Modelling normal sexual functionthe sex survey

One obvious way of describing normal sexual function is to ask people what they do. Two classic sex surveys were conducted by Kinsey and his coworkers who reported the results of interviews with 12 000 males in 1948 (19 and 8000 females in 1953.(11) Their technique of sampling was to interview everyone in specific cooperating groups (clubs, hospital staff, universities, police force, school teachers, etc.). This gave samples of convenience but not a valid sampling of the population. Despite their age and faulty sampling, however, there are still many interesting data in these surveys. In the sexual climate of the 1950s many of the findings were regarded as highly controversial. Clement (12) has reviewed the subseqent studies of human heterosexual behaviour up to 1990.

Surveys give a selective picture of sexual function. Results depend on the formulation of the questions, they rely on self-reports, and they represent only those prepared to describe their sexual behaviour. It is known, for example, that females tend to under-report their premarital sexual experiences (12) while males tend to over-report their lifetime partners.(!9 Berk et al.(1J studied the recall by 217 university students of their sexual activity over a 2-week period assessed by questionnaires answered 2 weeks after the recording period, and by daily diaries kept over the same 2 weeks. Subjects reported more sexual activity in the questionnaires than in their diaries. Women reported giving and having more oral sex than the men. Clearly, data from questionnaire surveys should be treated cautiously.

A survey tells only what is frequent and not necessarily what is normal, but the most frequent practices often become identified with normal sexual behaviour. Surveys also vary in the range of behaviours that are asked about, for example coitus without condoms is important in the age of AIDS. Surveys have one great disadvantage, the facts that they produce are often 'perishable'; many aspects of the sex surveys of the pre-pill era, or more recently the pre-AIDS era, are now of use only in a historical or comparative basis.

Two recent well-organized surveys based on samples of the whole population have been undertaken, one in the United States and the other in the United Kingdom. In both surveys, questions about masturbation were disliked by the respondents. In the American survey these questions were asked in a separate self-adminstered questionnaire, while in the British survey they were abandoned.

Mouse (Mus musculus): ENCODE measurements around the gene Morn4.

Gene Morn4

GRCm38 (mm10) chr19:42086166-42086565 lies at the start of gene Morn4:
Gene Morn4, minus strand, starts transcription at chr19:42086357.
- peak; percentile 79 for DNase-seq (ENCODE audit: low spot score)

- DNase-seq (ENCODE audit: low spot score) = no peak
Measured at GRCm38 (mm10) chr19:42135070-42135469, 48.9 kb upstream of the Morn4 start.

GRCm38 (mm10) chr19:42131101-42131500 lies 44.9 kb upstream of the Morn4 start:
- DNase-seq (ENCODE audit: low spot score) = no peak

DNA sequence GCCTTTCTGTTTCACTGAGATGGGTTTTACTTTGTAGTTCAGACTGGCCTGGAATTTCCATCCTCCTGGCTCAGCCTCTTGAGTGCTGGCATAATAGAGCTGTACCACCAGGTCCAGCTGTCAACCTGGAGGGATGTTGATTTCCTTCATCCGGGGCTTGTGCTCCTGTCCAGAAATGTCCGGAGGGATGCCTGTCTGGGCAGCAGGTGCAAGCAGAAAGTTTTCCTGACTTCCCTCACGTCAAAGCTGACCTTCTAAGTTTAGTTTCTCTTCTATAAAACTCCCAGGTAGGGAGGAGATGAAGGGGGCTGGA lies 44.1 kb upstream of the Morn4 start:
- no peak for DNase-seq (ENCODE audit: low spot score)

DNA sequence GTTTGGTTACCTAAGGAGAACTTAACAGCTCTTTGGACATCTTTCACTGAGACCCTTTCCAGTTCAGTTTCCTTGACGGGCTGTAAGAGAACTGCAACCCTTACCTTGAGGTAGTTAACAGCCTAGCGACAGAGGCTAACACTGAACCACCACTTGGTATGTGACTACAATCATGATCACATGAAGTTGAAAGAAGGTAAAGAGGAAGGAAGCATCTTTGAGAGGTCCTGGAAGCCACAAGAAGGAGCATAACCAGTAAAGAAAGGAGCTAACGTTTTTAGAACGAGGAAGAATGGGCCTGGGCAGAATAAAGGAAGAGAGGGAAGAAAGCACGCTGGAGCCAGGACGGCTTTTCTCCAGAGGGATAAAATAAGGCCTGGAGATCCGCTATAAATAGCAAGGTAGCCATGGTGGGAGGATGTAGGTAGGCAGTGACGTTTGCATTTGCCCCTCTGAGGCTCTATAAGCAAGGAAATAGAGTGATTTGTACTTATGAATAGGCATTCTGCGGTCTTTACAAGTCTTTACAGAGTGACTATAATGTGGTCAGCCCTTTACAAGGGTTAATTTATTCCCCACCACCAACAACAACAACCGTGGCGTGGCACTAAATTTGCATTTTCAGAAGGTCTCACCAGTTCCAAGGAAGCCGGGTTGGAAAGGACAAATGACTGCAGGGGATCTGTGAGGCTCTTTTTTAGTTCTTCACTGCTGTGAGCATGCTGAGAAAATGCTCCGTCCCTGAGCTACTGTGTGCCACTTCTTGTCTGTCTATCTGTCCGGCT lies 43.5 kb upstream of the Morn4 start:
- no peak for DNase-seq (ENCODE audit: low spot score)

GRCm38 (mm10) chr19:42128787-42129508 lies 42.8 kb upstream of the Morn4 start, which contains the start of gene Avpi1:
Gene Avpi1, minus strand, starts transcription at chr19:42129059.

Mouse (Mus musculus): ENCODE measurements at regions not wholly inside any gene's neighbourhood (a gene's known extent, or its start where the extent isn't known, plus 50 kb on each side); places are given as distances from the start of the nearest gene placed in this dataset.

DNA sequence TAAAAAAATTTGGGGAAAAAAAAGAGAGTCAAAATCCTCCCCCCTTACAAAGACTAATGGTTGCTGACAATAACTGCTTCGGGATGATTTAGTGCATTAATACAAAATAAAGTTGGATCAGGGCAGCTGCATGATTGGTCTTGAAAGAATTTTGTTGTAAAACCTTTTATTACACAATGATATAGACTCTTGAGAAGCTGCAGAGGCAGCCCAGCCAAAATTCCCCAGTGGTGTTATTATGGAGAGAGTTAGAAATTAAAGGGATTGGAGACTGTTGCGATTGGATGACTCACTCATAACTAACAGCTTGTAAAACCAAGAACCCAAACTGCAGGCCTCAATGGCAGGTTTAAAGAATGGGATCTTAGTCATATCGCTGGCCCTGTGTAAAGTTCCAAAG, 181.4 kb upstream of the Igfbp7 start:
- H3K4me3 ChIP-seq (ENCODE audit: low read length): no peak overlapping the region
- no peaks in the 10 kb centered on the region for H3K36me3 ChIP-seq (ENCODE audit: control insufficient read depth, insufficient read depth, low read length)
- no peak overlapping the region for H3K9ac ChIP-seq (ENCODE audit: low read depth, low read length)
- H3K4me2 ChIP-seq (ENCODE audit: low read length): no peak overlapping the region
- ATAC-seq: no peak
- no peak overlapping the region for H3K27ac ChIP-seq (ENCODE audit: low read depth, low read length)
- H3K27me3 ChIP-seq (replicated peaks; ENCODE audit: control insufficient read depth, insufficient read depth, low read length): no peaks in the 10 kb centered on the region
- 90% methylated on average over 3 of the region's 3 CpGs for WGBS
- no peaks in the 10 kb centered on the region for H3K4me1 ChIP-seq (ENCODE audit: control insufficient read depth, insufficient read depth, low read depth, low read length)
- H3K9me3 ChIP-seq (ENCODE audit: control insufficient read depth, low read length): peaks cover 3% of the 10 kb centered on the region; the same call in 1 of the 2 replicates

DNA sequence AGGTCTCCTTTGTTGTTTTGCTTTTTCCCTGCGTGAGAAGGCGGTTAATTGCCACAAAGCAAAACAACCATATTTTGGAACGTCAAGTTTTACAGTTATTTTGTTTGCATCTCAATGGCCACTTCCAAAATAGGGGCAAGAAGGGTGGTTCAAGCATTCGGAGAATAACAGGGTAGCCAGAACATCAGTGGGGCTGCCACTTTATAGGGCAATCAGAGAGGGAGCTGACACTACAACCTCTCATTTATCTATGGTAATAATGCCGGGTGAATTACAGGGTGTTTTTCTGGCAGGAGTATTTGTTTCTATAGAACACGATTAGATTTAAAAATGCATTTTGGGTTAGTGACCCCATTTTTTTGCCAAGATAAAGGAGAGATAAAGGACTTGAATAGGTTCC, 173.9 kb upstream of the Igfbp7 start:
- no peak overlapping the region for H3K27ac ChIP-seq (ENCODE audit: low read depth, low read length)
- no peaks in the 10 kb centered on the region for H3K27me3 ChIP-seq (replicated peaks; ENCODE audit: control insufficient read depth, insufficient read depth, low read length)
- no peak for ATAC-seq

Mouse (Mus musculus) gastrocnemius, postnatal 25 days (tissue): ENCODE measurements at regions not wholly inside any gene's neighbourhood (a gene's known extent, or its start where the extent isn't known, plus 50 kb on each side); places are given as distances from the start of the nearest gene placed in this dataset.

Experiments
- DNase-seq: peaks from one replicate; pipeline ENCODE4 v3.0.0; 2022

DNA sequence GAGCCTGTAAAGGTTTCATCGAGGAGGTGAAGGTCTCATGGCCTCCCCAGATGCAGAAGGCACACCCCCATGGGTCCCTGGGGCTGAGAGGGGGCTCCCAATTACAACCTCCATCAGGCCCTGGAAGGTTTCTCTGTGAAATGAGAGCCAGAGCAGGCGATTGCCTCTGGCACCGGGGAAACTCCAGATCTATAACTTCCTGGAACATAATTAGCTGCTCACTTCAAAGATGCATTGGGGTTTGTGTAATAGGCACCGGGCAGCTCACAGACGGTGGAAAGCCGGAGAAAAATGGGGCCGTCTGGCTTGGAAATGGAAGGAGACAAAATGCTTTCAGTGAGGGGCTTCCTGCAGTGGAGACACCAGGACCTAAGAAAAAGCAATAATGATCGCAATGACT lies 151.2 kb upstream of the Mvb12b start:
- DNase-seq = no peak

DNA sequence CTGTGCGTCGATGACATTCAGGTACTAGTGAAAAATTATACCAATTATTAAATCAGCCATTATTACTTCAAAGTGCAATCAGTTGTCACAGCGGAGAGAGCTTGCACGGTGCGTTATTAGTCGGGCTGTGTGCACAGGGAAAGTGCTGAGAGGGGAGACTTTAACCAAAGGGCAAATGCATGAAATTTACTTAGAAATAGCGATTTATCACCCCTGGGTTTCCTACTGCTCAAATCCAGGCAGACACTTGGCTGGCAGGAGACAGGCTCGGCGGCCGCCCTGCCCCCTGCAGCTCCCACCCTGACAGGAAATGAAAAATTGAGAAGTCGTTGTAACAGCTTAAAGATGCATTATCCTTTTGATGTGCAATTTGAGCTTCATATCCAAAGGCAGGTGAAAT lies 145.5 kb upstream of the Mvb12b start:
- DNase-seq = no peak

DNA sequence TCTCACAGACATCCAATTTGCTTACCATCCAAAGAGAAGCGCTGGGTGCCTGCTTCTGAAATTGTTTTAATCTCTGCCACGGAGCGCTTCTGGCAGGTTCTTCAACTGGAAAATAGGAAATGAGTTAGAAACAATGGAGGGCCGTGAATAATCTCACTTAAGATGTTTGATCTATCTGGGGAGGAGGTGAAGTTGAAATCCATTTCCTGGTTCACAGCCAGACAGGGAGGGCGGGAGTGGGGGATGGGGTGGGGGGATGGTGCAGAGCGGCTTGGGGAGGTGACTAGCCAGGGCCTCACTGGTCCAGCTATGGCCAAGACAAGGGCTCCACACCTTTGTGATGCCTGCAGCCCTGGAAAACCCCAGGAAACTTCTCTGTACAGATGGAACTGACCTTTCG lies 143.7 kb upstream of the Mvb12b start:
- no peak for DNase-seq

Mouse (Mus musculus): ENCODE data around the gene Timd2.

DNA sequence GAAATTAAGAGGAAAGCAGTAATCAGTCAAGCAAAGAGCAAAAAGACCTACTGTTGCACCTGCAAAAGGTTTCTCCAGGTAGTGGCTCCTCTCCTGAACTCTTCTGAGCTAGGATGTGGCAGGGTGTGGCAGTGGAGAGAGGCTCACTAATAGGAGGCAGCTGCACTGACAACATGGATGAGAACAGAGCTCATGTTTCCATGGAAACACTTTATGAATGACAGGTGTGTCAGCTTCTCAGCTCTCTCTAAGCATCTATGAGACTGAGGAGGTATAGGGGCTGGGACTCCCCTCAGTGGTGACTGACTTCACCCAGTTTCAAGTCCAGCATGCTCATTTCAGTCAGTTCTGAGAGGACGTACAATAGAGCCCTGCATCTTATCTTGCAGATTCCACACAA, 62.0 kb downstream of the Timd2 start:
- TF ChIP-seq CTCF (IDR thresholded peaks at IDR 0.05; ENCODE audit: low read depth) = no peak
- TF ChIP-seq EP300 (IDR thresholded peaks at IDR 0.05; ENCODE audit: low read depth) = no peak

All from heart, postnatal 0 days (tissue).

The American survey*15 was conducted face to face with 3159 selected individuals who spoke English in representative households by 220 trained interviewers (mainly women). Nearly 80 per cent of the individuals chosen agreed to be interviewed. Men thought about sex often, more than 50 per cent having erotic thoughts several times a day, while females thought about sex from a few times a week to a few times a month. The frequency of partnered sex had little to do with race, religion, or education. Only three factors mattered: age, whether married or cohabiting, and how long the couple had been together. Fourteen per cent of males reported having no sex in the previous year, 16 per cent had sex a few times in the year, 40 per cent a few times a month, 26 per cent two to three times a week, and 8 per cent four times a week. The percentages were similar for women. The youngest and the oldest people had the least sex with a partner; those in their twenties had the most. Of the women aged 18 to 59 years, approximately one in three said they were uninterested in sex, and one woman in five said sex gave her no pleasure. Unlike frequency, reported sexual practices do depend on race and social class. Most practices other than vaginal coitus were not very attractive to the vast majority. In women aged 18 to 44 years of age, 80 per cent rated vaginal coitus as 'very appealing' and an additional 18 per cent rated it as 'somewhat appealing'. Among men 85 per cent regarded vaginal coitus as 'very appealing'. The most appealing activity second after coitus was watching the partner undress, and this was appealing to more men (50 per cent) than women (30 per cent). This reflects the greater voyeuristic nature of men and their willingness to pay to look at women undressing or undressed.